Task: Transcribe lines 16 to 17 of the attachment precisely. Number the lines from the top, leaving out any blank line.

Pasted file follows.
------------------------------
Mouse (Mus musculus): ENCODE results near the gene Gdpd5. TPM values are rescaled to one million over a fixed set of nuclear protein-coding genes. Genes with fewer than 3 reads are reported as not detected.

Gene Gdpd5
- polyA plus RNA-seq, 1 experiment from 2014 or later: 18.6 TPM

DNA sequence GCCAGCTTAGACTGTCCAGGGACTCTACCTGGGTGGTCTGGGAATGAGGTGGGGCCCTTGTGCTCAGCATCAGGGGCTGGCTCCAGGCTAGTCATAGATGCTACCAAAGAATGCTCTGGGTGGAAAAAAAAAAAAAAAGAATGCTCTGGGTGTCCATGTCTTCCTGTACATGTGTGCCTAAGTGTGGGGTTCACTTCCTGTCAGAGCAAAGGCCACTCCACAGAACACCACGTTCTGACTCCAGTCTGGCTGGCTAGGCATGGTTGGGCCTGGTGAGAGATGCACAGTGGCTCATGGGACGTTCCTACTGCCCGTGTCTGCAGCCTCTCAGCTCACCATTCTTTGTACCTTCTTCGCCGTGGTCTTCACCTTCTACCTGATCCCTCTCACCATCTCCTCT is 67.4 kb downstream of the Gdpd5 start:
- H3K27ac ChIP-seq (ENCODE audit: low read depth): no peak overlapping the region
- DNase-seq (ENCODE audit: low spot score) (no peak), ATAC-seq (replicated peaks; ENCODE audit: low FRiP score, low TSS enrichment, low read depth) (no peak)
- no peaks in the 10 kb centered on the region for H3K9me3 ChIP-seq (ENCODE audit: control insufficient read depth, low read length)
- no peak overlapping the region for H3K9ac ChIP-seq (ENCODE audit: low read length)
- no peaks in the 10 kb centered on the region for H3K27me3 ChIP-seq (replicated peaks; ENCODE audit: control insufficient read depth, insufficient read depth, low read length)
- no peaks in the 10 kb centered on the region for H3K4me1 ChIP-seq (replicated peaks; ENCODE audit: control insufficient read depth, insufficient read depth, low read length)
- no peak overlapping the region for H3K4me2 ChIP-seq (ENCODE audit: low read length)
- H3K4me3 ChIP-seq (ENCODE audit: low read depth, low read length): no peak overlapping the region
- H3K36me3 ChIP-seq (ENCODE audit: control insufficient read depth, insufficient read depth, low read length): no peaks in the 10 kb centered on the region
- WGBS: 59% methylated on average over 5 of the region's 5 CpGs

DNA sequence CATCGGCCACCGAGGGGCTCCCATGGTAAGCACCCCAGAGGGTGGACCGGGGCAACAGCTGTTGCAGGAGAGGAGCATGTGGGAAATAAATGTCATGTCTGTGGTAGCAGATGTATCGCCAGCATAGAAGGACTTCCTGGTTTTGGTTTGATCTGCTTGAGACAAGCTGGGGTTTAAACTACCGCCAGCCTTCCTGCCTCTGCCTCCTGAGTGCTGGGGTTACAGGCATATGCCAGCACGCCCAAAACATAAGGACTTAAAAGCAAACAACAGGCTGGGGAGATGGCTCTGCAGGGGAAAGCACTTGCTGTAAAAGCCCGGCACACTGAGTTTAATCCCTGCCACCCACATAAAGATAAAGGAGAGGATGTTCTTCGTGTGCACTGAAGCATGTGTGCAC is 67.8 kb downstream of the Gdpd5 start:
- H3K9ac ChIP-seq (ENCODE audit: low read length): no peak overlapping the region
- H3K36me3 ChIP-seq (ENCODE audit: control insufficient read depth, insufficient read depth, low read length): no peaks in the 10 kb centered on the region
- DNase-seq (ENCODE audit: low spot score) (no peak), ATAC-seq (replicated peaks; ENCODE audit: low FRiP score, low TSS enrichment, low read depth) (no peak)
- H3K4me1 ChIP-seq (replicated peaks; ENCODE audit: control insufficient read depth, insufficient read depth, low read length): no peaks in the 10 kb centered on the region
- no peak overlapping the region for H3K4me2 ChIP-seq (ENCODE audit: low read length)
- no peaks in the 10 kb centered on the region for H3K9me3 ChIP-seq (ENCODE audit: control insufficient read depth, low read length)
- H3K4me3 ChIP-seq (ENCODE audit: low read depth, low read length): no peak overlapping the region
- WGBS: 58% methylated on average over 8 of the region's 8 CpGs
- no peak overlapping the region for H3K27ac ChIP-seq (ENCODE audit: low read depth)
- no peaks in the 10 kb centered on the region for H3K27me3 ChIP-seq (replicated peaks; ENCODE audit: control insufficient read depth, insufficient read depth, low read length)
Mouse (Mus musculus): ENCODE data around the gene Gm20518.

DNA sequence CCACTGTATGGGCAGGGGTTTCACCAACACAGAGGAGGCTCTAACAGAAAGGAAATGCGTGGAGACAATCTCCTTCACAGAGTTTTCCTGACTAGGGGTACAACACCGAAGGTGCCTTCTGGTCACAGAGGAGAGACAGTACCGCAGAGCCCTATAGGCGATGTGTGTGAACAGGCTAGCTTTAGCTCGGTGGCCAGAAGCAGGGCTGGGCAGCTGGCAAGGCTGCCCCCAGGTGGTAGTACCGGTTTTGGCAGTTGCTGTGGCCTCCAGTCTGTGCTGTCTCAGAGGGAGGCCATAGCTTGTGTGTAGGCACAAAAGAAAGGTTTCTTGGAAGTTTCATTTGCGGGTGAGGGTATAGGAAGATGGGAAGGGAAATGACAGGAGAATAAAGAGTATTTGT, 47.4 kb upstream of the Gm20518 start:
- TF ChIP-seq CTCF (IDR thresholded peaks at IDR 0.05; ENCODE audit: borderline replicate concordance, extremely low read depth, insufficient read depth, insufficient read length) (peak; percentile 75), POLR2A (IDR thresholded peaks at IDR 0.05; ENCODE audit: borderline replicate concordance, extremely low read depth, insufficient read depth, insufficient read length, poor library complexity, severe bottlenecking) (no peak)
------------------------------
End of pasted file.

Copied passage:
- H3K9ac ChIP-seq (ENCODE audit: low read length): no peak overlapping the region
- H3K36me3 ChIP-seq (ENCODE audit: control insufficient read depth, insufficient read depth, low read length): no peaks in the 10 kb centered on the region